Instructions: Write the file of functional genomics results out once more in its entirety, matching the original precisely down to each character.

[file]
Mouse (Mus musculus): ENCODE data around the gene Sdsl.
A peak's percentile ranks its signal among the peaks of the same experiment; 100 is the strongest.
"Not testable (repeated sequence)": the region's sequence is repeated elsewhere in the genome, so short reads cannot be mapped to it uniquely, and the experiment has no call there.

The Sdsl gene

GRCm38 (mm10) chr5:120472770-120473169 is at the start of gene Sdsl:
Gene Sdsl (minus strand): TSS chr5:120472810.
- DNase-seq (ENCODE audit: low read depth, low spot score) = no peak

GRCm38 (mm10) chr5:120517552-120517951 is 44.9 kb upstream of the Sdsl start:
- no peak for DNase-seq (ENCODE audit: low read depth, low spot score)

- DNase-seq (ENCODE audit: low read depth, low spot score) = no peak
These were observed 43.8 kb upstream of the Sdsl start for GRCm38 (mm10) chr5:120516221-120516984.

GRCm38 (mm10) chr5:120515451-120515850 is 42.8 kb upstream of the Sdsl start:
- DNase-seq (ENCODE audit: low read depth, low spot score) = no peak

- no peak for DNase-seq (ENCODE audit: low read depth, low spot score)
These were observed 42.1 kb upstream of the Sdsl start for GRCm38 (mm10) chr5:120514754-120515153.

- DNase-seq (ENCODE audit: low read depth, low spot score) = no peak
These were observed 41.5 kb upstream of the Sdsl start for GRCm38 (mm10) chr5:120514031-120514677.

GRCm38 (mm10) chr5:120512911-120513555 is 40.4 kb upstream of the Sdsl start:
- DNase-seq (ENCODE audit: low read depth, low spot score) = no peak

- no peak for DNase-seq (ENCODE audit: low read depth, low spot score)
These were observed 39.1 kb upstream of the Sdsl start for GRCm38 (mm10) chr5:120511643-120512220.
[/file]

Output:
Mouse (Mus musculus): ENCODE data around the gene Sdsl.
A peak's percentile ranks its signal among the peaks of the same experiment; 100 is the strongest.
"Not testable (repeated sequence)": the region's sequence is repeated elsewhere in the genome, so short reads cannot be mapped to it uniquely, and the experiment has no call there.

The Sdsl gene

GRCm38 (mm10) chr5:120472770-120473169 is at the start of gene Sdsl:
Gene Sdsl (minus strand): TSS chr5:120472810.
- DNase-seq (ENCODE audit: low read depth, low spot score) = no peak

GRCm38 (mm10) chr5:120517552-120517951 is 44.9 kb upstream of the Sdsl start:
- no peak for DNase-seq (ENCODE audit: low read depth, low spot score)

- DNase-seq (ENCODE audit: low read depth, low spot score) = no peak
These were observed 43.8 kb upstream of the Sdsl start for GRCm38 (mm10) chr5:120516221-120516984.

GRCm38 (mm10) chr5:120515451-120515850 is 42.8 kb upstream of the Sdsl start:
- DNase-seq (ENCODE audit: low read depth, low spot score) = no peak

- no peak for DNase-seq (ENCODE audit: low read depth, low spot score)
These were observed 42.1 kb upstream of the Sdsl start for GRCm38 (mm10) chr5:120514754-120515153.

- DNase-seq (ENCODE audit: low read depth, low spot score) = no peak
These were observed 41.5 kb upstream of the Sdsl start for GRCm38 (mm10) chr5:120514031-120514677.

GRCm38 (mm10) chr5:120512911-120513555 is 40.4 kb upstream of the Sdsl start:
- DNase-seq (ENCODE audit: low read depth, low spot score) = no peak

- no peak for DNase-seq (ENCODE audit: low read depth, low spot score)
These were observed 39.1 kb upstream of the Sdsl start for GRCm38 (mm10) chr5:120511643-120512220.